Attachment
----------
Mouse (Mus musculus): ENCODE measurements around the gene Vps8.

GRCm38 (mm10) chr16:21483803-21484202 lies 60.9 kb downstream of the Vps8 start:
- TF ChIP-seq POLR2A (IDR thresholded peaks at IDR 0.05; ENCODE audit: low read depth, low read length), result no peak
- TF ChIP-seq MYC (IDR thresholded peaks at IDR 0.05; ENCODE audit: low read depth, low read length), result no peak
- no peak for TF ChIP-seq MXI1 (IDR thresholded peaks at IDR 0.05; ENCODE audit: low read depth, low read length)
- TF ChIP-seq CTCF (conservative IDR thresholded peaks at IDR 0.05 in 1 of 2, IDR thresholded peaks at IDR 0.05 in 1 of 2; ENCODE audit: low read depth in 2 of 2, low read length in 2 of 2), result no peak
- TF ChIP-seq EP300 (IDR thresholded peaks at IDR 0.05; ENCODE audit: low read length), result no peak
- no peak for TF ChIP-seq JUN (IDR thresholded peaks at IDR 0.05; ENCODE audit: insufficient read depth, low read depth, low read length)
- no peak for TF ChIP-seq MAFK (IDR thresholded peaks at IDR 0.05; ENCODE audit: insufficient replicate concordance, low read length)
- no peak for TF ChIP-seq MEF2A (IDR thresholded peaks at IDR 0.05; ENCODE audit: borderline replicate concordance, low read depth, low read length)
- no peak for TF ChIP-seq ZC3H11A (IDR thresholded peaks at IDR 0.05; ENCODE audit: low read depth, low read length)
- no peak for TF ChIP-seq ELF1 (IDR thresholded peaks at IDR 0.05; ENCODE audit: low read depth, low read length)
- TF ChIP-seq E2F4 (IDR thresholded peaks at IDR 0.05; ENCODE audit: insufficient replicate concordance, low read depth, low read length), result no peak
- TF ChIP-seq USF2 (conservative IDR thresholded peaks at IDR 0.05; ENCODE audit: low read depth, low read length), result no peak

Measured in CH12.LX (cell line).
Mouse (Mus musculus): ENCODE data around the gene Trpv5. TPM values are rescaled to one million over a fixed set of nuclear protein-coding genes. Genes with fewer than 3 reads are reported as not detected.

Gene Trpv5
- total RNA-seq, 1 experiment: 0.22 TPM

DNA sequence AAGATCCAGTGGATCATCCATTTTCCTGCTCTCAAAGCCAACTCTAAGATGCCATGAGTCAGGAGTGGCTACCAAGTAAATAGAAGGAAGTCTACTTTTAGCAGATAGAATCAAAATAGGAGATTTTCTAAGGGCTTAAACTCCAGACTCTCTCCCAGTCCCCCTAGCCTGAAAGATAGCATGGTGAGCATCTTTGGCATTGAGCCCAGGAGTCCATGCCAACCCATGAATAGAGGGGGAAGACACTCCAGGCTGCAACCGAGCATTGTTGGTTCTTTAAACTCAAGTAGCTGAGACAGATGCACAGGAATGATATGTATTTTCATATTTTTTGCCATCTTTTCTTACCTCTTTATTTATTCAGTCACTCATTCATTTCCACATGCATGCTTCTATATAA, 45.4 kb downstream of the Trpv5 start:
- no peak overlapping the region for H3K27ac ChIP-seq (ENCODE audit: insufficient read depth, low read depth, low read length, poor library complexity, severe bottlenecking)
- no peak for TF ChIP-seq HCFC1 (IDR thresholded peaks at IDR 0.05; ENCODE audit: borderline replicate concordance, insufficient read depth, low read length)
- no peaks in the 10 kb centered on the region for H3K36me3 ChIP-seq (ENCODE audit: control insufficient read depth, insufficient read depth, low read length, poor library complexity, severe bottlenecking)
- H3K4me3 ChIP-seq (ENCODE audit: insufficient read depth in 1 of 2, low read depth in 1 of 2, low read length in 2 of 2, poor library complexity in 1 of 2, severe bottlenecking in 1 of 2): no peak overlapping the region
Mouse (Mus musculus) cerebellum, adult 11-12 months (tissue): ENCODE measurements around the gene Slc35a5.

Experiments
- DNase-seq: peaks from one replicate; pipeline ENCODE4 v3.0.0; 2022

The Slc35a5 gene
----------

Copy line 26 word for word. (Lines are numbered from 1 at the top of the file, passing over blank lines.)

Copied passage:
- DNase-seq: peaks from one replicate; pipeline ENCODE4 v3.0.0; 2022